July 13th, 2016
Running Through Life
The morning air has a chill, but pockets of early sun stream through the trees, melting on my skin, giving me goosebumps. I shiver and jog slowly to warm up, watching the relaxed runners chatting, pinning on race numbers, and the serious runners alone, earbuds intact, stretching on the grass. “Fifteen minutes to race time!” the announcer voice bellows across the school parking lot. In response, my sympathetic nervous system churns my gut and my heart pounds. Without fail, this sensation overcomes me before every race I’ve run — from the mile to the marathon. Today, I’m running a 5-mile road race with the simple goal of enjoying myself and not focusing on my split times or personal record.
The announcer calls the mass of runners, ranging in age from fourteen to ninety-one, to the starting line. The air feels suddenly stuffy and a strong waft of body odor circles; the heat from cramped bodies feels like a 95-degree day. “On your mark!” The throng of runners pushes to the starting line. The gun pierces the air and bodies spring forward, releasing invisible energy into the atmosphere. Scanning the crowd, I see my two-year-old perched in his father’s arms with his shark slippers peeping out and pacifier bobbing, pointing at me as I run by. Crushed that I did not stop to see him, he cries.
The first mile feels effortless as the runners move and breathe like a school of fish, merging in one direction. By the end of mile two, my pace settles, following the rhythm of my breath, and I resist the urge to follow the few people who pass me. Yet, my racing instinct calculates a strategy to slowly pick off runners who are waning or slowly wear them down by hovering on their heels. My body reminds me that simply holding my pace will be a challenge, as my “training” entailed fumbling out of bed at 4:30 AM to run 3 to 4 miles for the last month. Prior to motherhood, I was much more ambitious — integrating speed workouts or hill repeats, interval training, and long runs on the weekends. For now, the simple process of just running without a strategy is cathartic and satisfying.
In the middle of mile 3, I glimpse a spry older man in his 60s, moving at a good clip just ahead. As a runner, I appreciate his smooth stride, and as a physician assistant, I’m impressed by his strength and fitness in stark contrast to patients his age recovering in rehab, unable to ambulate more than 200 feet daily. I assume that the runner I’m following is healthy because he doesn’t fit the picture of the patients I see. I think about the typical underlying reasons for my patients’ failing health — lifelong tobacco abuse, drug addiction, obesity, and alcoholism, taxing aging bodies that no longer can fight. For others, these factors are not central to their health histories, but diseases root themselves no matter how healthy one appears. One particular patient stands out in my mind — a frail man with advanced Parkinson’s disease and severe dyskinesia leaving him wheelchair-bound. Just 10 years prior to his illness, he had been an avid marathoner and, sadly, was not able to stave off the insidious course of dementia. It strikes me that the fit, older runner I’m trailing could have been a mirror image of my patient during his running days.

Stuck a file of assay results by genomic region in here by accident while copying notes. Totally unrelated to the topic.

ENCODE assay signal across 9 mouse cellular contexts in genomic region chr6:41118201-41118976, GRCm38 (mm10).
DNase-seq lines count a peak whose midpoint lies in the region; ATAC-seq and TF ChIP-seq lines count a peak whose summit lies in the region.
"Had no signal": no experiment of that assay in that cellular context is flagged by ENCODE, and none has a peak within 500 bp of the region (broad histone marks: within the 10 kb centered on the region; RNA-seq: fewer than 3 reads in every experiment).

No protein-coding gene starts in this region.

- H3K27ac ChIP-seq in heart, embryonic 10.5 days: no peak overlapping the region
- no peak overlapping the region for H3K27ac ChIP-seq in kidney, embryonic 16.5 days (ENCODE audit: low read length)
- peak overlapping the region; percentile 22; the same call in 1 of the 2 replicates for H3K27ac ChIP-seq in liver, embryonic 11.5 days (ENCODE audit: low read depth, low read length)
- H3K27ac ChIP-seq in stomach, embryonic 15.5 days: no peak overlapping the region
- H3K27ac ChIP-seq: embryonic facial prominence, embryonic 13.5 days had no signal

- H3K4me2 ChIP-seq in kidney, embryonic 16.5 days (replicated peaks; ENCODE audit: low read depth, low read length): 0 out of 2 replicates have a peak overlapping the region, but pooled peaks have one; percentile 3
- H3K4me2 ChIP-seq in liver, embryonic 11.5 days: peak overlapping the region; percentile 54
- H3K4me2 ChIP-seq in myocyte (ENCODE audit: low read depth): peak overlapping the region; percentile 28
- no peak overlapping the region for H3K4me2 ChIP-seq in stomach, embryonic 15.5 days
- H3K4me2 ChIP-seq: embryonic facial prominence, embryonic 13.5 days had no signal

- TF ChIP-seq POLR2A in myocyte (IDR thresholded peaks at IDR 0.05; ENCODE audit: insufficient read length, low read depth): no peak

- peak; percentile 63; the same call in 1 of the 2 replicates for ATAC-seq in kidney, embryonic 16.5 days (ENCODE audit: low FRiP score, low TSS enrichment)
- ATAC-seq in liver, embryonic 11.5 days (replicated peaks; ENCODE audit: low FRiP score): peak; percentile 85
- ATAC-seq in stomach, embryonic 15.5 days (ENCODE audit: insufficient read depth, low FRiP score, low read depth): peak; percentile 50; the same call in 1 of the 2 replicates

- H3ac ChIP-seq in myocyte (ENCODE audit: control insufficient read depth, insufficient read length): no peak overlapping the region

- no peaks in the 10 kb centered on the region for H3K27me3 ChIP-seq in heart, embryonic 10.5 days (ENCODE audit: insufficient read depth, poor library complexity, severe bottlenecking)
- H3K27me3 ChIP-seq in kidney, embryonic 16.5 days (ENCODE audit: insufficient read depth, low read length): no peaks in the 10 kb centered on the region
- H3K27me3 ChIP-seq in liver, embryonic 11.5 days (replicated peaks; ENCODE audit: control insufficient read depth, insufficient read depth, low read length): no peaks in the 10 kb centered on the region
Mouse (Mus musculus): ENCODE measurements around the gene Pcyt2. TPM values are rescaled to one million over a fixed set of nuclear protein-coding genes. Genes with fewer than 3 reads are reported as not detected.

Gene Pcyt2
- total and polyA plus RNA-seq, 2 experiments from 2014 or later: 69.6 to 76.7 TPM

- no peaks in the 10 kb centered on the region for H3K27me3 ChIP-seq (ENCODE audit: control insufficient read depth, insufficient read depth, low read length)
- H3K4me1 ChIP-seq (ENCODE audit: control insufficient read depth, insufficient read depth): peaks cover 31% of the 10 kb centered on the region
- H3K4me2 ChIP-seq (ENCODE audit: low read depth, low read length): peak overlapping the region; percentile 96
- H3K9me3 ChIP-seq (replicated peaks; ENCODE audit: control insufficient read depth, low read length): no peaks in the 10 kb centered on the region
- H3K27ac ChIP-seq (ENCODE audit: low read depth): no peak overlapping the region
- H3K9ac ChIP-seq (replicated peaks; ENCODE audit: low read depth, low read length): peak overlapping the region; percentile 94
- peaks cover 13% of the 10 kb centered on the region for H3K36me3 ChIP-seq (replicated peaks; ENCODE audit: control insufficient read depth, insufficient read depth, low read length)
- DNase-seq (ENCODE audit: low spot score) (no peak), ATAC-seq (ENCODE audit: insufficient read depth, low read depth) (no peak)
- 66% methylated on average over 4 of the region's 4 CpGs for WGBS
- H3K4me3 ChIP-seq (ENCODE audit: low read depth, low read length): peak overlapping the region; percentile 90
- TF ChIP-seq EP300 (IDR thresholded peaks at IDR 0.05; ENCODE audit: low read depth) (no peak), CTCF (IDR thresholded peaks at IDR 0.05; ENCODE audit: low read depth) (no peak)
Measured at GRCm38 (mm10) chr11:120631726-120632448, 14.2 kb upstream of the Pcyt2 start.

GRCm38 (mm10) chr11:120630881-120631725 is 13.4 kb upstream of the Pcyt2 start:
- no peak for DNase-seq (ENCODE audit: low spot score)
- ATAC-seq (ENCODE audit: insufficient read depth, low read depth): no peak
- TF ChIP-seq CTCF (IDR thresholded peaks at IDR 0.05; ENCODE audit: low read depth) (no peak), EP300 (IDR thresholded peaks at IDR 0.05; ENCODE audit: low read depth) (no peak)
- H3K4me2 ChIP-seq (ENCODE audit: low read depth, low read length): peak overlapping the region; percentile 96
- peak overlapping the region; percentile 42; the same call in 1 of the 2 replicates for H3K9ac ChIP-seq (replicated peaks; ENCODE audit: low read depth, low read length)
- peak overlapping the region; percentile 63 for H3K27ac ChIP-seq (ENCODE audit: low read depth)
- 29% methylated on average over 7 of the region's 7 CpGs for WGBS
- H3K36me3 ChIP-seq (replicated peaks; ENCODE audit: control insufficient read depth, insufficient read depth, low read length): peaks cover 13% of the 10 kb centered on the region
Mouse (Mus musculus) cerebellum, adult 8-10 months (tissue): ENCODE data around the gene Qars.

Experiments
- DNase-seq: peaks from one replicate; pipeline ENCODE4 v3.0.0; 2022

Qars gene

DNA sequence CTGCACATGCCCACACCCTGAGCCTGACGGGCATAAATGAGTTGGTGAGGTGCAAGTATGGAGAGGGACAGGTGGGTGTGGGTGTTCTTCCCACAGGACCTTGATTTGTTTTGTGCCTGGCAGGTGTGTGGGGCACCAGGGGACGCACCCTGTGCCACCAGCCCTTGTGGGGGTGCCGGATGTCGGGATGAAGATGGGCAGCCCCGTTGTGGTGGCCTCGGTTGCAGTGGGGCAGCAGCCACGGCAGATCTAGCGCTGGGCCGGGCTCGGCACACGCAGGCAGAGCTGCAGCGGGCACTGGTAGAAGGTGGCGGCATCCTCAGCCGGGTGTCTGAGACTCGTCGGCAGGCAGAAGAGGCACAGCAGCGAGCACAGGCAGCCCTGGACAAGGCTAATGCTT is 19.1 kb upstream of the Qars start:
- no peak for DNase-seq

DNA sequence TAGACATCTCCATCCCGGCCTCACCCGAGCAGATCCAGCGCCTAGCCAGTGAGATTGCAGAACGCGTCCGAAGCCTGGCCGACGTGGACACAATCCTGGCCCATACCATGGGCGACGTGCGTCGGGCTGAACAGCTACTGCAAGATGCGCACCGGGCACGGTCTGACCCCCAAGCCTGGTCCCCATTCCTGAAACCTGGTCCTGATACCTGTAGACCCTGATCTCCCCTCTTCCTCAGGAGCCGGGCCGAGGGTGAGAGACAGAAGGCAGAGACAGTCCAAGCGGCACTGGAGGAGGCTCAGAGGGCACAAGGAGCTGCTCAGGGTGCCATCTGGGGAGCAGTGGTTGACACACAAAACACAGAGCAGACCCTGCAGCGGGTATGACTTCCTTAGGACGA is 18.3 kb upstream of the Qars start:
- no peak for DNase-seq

I keep my eyes fastened on the nameless older runner as we run the hills and he stays strong, reeling me in with his own steady pace. His gait slows at the last hill and I pass him, and for a moment, in between my labored breath and burning quadriceps, I feel as though I’ve wronged a good friend. Grateful the hills are behind me, I feel the surge of energy propelling my unsteady legs down the backside of the hill with 1 mile to go. This is when my flimsy training regimen falls short, as evidenced by my poor recovery and lack of accelerations. I’m 1/2 mile from the finish and I attempt a push, only to sputter pathetically when I approach an incline and desperately rely on my mental toughness and determination to across the finish line. A cold water is thrust into my hand. I spot the phantom runner walking to his car, looking refreshed, as though he had never run the race.
After cooling down, I scan the final posting times and am struck by the intergenerational aspect of road racing, which is unlike most sports. I have come in 6th for the 40–49 age group, which is a pleasant surprise for me. What is more impressive is the final finisher — a 91-year-old man who frequents the local road-racing circuit, defying the typical path of the aged, committed to moving and breathing until he can no longer.
This year, I entered a new age bracket in both life and road racing, shifting my fitness goals to enhance my future health and simply revel in placing one bunion-clad foot in front of the other on the road, up a mountain, or in the woods. If all goes well in the next 30 years, maybe I’ll be the one to provide inspiration to that tired mother on the race course who just wants to keep moving.